The difference (Tc2 . The shell side fluid two passes and the tube side fluid has 4-passes in the exchangers.8.8. when these fluids leave the exchangers. and exits from the left end of the exchangers.Th2) is called the temperature cross of the exchanger.9. the temperature profile was given in the figure.8. Fig. However. The temperature profile all along the length of the exchanger is shown in the corresponding temperature length profile. It can be easily understood that whenever the number of passes is more than one. Though the temperature profile of the hot and cold streams can be easily predictable for single pass heat exchangers but for the complex flow modes. Thus it will be a mix of co-current and counter current flows in any multi pass heat exchangers.10: 1-2 flow pattern and temperature profile in exchanger showing cross flow At this temperature cross.to right end of the exchangers and returns back to make two tube pass. the prediction of temperature distribution will be difficult as shown in fig.9 (b) shows the flow direction and corresponding temperature length profile for 2-4 exchangers. Figure8. if the fluid streams enter in counter current mode a temperature cross may occur sometimes. Temperature cross is described as the positive temperature difference between the cold and the hot fluid. However. This temperature cross point also coincides with the point of intersection of the temperature profile of the hot fluid and the co-current zone of the cold fluid.10). the cold fluid temperature reaches the maximum at a point inside the exchanger and not at its exits. In that case the cold fluid will attain the maximum temperature inside the exchanger instead of at the exit (fig. As can be seen when 1-2 exchangers was (fig. the flow cannot be truly co-current or counter current.9 (a)) used in co-current mode. if the . 8.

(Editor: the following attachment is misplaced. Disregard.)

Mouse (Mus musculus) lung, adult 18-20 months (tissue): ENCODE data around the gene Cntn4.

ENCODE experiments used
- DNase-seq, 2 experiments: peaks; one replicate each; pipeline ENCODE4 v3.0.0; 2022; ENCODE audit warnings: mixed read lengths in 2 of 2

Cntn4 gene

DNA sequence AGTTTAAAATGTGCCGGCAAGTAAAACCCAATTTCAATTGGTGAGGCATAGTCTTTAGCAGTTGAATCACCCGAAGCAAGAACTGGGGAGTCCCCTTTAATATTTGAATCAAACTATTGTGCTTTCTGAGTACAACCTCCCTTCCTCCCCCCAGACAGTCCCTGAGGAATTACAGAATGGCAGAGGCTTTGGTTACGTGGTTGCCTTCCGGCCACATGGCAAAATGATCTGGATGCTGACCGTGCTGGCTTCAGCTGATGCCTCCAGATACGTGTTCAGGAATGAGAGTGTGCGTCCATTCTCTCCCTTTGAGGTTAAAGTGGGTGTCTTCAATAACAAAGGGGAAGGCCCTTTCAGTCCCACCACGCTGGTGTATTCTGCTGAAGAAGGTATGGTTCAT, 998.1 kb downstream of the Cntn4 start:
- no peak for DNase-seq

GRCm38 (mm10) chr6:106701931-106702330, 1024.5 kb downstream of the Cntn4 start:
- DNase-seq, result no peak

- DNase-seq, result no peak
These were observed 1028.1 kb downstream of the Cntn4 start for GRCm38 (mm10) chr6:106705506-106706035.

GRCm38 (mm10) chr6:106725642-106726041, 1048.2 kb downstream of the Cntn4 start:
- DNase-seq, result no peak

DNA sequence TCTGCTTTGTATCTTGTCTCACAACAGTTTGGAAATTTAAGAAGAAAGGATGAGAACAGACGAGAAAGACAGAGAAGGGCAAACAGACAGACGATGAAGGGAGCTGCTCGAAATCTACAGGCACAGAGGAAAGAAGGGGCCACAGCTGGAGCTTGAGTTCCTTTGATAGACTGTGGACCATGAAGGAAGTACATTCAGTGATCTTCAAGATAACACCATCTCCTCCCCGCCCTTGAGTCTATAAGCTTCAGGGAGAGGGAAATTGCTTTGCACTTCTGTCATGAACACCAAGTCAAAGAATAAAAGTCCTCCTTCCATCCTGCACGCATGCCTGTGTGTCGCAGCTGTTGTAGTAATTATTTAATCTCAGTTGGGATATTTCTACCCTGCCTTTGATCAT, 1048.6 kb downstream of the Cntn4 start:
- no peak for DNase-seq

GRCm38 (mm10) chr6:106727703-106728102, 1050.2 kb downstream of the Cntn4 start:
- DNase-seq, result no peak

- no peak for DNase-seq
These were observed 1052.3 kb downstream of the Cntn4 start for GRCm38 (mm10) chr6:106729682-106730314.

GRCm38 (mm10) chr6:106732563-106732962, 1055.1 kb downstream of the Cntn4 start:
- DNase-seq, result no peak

8. cp. which is influenced by whether is greater or less than .8. the maximum possible heat transfer is determined by the fact that the hot fluid can be cooled to the temperature of the cold fluid inlet.Th2) is called the approach. Moreover.temperature cross does not appear then the (Tc2 . Although the parallel flow or counter flow are quite similar.6. The product mcp is called the rate of heat capacity.8. The fig. for counter flow. the parallel flow and counter flow heat exchangers differ greatly in the manner in which the fluid temperatures vary as the fluid pass through.2. for > .11 shows that limiting condition for maximum heat transfer is determine by whether > is greater or less than . In particular. Thus. examination of the sketches in fig.11.5. The overall energy balance of the heat exchanger gives the total heat transfer between the fluids. Thus calculating heat transfer co-efficient for shell side becomes little challenging and will be explained in section 8. q. When. expressed by eq. on careful evaluation it can be seen that for the multi shell side pass a significant length of the exchanger have cross flow pattern in the tube flow when the shell side fluid is migrating from one shell pass to another shell pass. mcp. the product of mass flow rate (m) and the specific heat.11 shows an important parameter.11 shows the relative variation of the two fluid temperatures through the heat exchanger. The difference can be understood in the figure 8.8. of the fluids. The fig.

8. for different inequalities . and (b) counter flow.Fig.11: Temperature profiles of (a) parallel flow.